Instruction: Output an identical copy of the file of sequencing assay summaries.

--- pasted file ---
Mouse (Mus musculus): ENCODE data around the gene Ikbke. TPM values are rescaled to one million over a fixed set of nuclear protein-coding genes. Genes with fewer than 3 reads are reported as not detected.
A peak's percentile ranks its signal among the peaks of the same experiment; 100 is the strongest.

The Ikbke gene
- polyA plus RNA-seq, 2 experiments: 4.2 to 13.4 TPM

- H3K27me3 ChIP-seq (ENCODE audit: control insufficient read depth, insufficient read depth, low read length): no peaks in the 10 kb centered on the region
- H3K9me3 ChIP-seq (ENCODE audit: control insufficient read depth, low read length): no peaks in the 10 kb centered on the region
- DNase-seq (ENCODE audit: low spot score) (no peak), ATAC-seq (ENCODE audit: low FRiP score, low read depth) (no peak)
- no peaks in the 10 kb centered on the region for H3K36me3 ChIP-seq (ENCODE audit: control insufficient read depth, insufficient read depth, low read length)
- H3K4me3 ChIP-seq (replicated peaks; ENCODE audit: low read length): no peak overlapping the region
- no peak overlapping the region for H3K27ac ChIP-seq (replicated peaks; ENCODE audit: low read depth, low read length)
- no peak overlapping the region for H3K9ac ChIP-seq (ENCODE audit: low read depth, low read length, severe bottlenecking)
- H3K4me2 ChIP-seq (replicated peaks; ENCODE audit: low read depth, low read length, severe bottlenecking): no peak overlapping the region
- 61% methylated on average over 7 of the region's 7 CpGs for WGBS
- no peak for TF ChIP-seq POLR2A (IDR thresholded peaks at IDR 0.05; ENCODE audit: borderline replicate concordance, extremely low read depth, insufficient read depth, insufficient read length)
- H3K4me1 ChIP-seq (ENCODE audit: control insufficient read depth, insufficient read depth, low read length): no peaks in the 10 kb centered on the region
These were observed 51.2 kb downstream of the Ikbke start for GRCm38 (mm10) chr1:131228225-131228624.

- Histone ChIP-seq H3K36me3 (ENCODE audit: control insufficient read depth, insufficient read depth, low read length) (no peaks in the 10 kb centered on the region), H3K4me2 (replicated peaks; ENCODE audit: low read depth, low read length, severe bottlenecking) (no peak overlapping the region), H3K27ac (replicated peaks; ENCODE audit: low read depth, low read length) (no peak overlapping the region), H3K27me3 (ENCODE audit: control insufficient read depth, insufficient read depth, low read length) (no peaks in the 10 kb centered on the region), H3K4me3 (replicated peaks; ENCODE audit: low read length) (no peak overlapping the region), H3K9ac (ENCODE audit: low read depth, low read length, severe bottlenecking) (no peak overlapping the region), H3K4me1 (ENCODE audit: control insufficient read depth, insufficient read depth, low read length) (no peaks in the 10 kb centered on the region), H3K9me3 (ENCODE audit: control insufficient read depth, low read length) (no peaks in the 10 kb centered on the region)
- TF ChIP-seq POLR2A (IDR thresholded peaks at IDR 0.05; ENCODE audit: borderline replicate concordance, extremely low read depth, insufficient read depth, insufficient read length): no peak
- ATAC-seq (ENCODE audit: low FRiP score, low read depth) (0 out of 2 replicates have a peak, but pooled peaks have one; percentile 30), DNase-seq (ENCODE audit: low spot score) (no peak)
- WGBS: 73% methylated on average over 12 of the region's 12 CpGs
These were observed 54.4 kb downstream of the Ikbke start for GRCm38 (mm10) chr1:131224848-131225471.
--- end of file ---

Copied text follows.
Mouse (Mus musculus): ENCODE data around the gene Ikbke. TPM values are rescaled to one million over a fixed set of nuclear protein-coding genes. Genes with fewer than 3 reads are reported as not detected.
A peak's percentile ranks its signal among the peaks of the same experiment; 100 is the strongest.

The Ikbke gene
- polyA plus RNA-seq, 2 experiments: 4.2 to 13.4 TPM

- H3K27me3 ChIP-seq (ENCODE audit: control insufficient read depth, insufficient read depth, low read length): no peaks in the 10 kb centered on the region
- H3K9me3 ChIP-seq (ENCODE audit: control insufficient read depth, low read length): no peaks in the 10 kb centered on the region
- DNase-seq (ENCODE audit: low spot score) (no peak), ATAC-seq (ENCODE audit: low FRiP score, low read depth) (no peak)
- no peaks in the 10 kb centered on the region for H3K36me3 ChIP-seq (ENCODE audit: control insufficient read depth, insufficient read depth, low read length)
- H3K4me3 ChIP-seq (replicated peaks; ENCODE audit: low read length): no peak overlapping the region
- no peak overlapping the region for H3K27ac ChIP-seq (replicated peaks; ENCODE audit: low read depth, low read length)
- no peak overlapping the region for H3K9ac ChIP-seq (ENCODE audit: low read depth, low read length, severe bottlenecking)
- H3K4me2 ChIP-seq (replicated peaks; ENCODE audit: low read depth, low read length, severe bottlenecking): no peak overlapping the region
- 61% methylated on average over 7 of the region's 7 CpGs for WGBS
- no peak for TF ChIP-seq POLR2A (IDR thresholded peaks at IDR 0.05; ENCODE audit: borderline replicate concordance, extremely low read depth, insufficient read depth, insufficient read length)
- H3K4me1 ChIP-seq (ENCODE audit: control insufficient read depth, insufficient read depth, low read length): no peaks in the 10 kb centered on the region
These were observed 51.2 kb downstream of the Ikbke start for GRCm38 (mm10) chr1:131228225-131228624.

- Histone ChIP-seq H3K36me3 (ENCODE audit: control insufficient read depth, insufficient read depth, low read length) (no peaks in the 10 kb centered on the region), H3K4me2 (replicated peaks; ENCODE audit: low read depth, low read length, severe bottlenecking) (no peak overlapping the region), H3K27ac (replicated peaks; ENCODE audit: low read depth, low read length) (no peak overlapping the region), H3K27me3 (ENCODE audit: control insufficient read depth, insufficient read depth, low read length) (no peaks in the 10 kb centered on the region), H3K4me3 (replicated peaks; ENCODE audit: low read length) (no peak overlapping the region), H3K9ac (ENCODE audit: low read depth, low read length, severe bottlenecking) (no peak overlapping the region), H3K4me1 (ENCODE audit: control insufficient read depth, insufficient read depth, low read length) (no peaks in the 10 kb centered on the region), H3K9me3 (ENCODE audit: control insufficient read depth, low read length) (no peaks in the 10 kb centered on the region)
- TF ChIP-seq POLR2A (IDR thresholded peaks at IDR 0.05; ENCODE audit: borderline replicate concordance, extremely low read depth, insufficient read depth, insufficient read length): no peak
- ATAC-seq (ENCODE audit: low FRiP score, low read depth) (0 out of 2 replicates have a peak, but pooled peaks have one; percentile 30), DNase-seq (ENCODE audit: low spot score) (no peak)
- WGBS: 73% methylated on average over 12 of the region's 12 CpGs
These were observed 54.4 kb downstream of the Ikbke start for GRCm38 (mm10) chr1:131224848-131225471.